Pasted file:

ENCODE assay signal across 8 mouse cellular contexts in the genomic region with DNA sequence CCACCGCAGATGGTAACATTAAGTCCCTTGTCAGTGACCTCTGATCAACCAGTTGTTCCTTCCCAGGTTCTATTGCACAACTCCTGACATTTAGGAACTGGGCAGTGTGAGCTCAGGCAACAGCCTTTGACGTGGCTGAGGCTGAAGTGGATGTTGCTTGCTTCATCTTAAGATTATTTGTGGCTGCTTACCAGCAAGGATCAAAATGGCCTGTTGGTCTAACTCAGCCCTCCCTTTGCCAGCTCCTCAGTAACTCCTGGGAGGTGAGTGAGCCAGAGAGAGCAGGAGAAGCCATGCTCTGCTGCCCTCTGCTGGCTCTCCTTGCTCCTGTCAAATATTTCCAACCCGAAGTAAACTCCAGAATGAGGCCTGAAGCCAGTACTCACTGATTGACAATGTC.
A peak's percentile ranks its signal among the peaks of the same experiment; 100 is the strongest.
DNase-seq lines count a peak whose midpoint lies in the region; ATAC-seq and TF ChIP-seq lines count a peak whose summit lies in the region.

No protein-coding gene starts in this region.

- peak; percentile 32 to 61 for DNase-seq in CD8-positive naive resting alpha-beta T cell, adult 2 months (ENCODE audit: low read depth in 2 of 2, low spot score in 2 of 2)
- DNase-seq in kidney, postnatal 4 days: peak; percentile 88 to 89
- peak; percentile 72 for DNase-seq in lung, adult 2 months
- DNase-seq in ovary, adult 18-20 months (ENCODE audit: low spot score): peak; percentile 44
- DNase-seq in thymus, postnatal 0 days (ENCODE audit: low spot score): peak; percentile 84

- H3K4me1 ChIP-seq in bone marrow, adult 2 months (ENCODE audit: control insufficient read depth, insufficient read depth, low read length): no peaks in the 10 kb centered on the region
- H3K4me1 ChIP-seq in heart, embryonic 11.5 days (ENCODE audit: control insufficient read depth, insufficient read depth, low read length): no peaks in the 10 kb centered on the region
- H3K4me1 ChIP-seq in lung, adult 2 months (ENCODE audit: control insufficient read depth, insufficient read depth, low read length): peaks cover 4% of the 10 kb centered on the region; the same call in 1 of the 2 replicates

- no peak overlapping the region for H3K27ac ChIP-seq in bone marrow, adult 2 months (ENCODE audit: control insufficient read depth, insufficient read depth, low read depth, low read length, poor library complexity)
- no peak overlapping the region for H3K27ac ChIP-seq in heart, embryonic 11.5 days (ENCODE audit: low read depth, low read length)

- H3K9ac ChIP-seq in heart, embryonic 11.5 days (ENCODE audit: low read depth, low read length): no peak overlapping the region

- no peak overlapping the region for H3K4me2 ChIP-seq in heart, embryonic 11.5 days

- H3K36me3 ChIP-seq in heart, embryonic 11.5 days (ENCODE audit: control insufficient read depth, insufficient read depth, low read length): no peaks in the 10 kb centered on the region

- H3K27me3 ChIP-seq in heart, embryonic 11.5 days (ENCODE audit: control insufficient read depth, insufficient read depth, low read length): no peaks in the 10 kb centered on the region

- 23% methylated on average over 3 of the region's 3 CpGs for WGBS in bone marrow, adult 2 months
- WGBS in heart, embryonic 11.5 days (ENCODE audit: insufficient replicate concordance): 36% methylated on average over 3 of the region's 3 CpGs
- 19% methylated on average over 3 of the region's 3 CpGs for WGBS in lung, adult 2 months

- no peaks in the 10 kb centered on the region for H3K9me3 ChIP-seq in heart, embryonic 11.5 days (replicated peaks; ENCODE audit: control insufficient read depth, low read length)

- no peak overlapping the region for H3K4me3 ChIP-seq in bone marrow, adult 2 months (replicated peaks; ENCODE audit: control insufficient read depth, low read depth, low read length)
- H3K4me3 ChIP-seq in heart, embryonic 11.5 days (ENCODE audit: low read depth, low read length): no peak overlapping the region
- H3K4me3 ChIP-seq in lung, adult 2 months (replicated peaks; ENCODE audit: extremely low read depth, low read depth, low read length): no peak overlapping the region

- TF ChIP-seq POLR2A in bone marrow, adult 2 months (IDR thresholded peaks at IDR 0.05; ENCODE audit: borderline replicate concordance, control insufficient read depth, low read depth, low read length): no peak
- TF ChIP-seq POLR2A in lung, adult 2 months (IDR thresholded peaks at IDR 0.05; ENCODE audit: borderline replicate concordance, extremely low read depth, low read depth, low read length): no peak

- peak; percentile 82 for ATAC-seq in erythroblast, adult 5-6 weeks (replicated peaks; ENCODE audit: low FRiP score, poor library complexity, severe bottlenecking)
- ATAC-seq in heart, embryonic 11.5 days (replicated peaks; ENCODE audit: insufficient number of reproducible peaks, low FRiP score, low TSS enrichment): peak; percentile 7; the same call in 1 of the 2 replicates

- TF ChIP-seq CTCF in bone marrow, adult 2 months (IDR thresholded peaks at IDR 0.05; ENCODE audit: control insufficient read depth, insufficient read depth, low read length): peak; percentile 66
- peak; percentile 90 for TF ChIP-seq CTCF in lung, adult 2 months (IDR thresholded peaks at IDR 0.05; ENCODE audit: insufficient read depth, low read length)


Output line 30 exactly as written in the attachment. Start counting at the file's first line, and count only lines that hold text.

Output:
- TF ChIP-seq CTCF in bone marrow, adult 2 months (IDR thresholded peaks at IDR 0.05; ENCODE audit: control insufficient read depth, insufficient read depth, low read length): peak; percentile 66